Taste, smell, touch, see, and hear: we can distinctly associate travel experiences to specific senses. Allow me to share my strongest association of senses to my travels.
This one is the most challenging sense for me, because I attribute taste to many different scenarios. One of my favorite taste experience happened when I traveled to China and visited a night market with a local friend. I shared with him my desire to eat ONE insect; a small one, with few legs, and no giant wings. We determined than a little scorpion would be ideal. I grabbed the wooden skewer and this huge cook came out screaming and grabbed my hand holding the insects. Turns out he wanted to be sure I didn’t bite into the raw scorpions with their stinger. How did it taste? Well, it was well fried and not very different than very crispy bacon.
Without a doubt in my mind, my travel memories most associated with SMELL are my visits to Hawaii. Interestingly, Hawaii was not a location on my bucket list. I had heard so often that Hawaii was very touristy and expensive. The first opportunity for me to visit Oahu was for a work project. The moment I stepped off the plane I was enveloped by a soft light sweet fragrance, that of the plumeria flower. The plumeria flowers are often used for crafting the traditional leis. Regardless of the time of day, the plumeria fragrance perfumes the air.
The TOUCH travel memory is fairly recent; summer of 2014 in France. My Camino de Santiago friend took me to see La Dame de Brassempouy, a reproduction of the original oldest statue of a woman. It was carved in mammoth ivory, and is estimated to have been carved 25,000 years ago. I held the reproduction between my fingers, and was enthralled by the details of the face. Who did the statue represent, a real woman or an imagined one? Who was the artist? There is so much mystery and history in that small statue.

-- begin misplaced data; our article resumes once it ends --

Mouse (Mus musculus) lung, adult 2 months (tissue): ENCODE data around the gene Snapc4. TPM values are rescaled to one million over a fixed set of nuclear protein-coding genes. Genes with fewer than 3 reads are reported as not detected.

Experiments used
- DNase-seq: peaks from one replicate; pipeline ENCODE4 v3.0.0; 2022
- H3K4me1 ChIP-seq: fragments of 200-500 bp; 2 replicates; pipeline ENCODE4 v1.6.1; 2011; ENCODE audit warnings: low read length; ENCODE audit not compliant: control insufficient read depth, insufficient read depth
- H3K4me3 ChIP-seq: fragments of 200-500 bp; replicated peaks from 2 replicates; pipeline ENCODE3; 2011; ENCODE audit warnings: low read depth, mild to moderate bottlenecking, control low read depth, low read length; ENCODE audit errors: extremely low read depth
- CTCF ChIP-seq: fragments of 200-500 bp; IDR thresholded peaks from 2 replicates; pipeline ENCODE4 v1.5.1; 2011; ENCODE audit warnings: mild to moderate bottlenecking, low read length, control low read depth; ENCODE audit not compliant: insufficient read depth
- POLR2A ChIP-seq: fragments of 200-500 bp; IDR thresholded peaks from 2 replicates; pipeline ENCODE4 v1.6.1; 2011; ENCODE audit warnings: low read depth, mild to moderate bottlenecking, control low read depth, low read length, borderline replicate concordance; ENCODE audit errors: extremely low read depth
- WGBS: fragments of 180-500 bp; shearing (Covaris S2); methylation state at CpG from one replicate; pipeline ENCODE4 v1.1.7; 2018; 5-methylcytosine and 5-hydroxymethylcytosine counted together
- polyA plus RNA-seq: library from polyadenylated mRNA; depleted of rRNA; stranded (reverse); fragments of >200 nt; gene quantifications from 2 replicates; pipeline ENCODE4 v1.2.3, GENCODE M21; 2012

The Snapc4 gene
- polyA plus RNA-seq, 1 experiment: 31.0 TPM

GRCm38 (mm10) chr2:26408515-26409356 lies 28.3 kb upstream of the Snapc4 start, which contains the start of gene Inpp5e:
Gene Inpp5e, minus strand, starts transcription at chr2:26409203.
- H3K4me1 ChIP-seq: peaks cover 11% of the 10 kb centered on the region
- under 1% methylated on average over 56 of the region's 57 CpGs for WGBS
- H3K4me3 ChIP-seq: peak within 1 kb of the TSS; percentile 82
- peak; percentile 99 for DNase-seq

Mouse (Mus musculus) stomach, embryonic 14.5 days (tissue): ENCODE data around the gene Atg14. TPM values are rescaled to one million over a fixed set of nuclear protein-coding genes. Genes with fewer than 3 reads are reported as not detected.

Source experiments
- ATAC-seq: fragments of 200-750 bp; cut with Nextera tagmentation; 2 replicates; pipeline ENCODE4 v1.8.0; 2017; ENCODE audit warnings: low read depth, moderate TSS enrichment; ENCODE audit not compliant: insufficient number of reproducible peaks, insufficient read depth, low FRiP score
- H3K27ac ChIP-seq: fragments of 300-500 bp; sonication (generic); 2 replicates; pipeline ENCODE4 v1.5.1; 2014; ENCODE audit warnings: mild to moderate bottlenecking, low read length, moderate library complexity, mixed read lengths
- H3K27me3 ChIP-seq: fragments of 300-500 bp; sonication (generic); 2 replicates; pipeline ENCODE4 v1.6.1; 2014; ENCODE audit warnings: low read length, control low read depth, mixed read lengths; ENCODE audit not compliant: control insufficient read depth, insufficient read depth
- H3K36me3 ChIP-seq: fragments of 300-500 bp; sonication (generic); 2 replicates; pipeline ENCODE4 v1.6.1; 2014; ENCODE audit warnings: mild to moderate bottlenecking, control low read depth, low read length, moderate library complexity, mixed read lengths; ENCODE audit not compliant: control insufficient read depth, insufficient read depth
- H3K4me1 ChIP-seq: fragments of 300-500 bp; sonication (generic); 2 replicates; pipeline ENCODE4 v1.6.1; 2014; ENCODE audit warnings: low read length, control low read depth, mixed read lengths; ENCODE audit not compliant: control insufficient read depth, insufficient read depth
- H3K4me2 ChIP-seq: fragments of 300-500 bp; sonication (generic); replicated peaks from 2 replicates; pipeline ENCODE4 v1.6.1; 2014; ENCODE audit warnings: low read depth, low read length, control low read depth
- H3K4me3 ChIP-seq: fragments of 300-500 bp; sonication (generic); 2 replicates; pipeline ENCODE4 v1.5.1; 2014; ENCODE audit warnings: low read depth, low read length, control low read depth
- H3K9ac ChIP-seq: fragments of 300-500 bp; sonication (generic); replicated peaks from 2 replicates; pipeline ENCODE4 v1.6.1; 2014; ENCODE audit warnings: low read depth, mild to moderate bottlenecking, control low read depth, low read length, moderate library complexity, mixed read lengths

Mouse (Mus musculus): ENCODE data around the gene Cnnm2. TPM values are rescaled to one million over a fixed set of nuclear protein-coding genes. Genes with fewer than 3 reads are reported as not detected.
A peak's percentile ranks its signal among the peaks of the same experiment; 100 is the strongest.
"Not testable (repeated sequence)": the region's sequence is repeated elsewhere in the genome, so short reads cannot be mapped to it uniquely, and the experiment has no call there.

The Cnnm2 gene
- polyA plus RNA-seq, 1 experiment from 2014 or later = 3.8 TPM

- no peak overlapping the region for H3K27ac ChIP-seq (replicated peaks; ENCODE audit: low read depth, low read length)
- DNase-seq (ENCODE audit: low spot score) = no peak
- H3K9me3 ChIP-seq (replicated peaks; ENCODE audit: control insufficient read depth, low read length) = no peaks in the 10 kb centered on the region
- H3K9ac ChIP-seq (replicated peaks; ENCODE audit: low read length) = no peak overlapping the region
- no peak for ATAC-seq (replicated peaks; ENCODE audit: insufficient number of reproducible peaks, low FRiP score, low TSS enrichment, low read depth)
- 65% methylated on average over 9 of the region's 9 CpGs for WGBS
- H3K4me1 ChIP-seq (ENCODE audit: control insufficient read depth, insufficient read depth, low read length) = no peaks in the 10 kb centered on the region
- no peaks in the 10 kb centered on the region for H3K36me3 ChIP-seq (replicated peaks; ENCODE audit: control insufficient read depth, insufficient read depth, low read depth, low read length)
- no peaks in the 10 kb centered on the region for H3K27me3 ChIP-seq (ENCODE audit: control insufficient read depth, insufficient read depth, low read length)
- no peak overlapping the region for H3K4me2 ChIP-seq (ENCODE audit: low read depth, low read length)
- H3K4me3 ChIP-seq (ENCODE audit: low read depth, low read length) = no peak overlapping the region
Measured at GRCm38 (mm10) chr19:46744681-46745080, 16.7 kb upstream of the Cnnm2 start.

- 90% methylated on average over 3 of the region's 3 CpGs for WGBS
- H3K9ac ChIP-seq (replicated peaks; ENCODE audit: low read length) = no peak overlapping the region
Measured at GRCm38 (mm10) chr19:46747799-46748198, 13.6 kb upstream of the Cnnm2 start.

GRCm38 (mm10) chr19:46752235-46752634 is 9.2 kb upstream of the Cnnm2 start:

My strongest SEE travel memory is gazing at the Eiffel Tower for the first time. I remember, as a young child, listening to a television show about the Tower, and reading about it in various books lead to a wish to see it in person. A friend of mine who lives in France invited me to stay in Paris for a few days, and I jumped at the occasion to finally set me eyes on the “Lady of Steel”. My first glimpse of the majestic tower was from Montmartre, and even thought the tower was minuscule in the far distance, I still was moved to see it in person. The following few days provided many opportunities to see it from the Seine during a boat tour, from various vantage points such as the Arc de Triomphe, and finally up close. Each time I saw the Tower, I saw different aspects of this amazing structure.
Again I will have to use my experience walking across Spain to describe some epic SOUND memories. Given that the Camino de Santiago is mostly walked in nature (as opposed to in cities and towns) the sound of the little bells that adorn sheep is a sound that always makes me feel happy and childlike. You can imagine the tiny bell sound multiplied by 30, 50 or 100 depending on the size of the herd. To my ears that is always is a beautiful symphony. As well, during my Camino journey evenings I would attend the pilgrim mass and the sound of pilgrims saying the prayers in various languages and at times the beautiful voices of choir singers truly set the stage for memorable moments.
Which locations wake up your senses?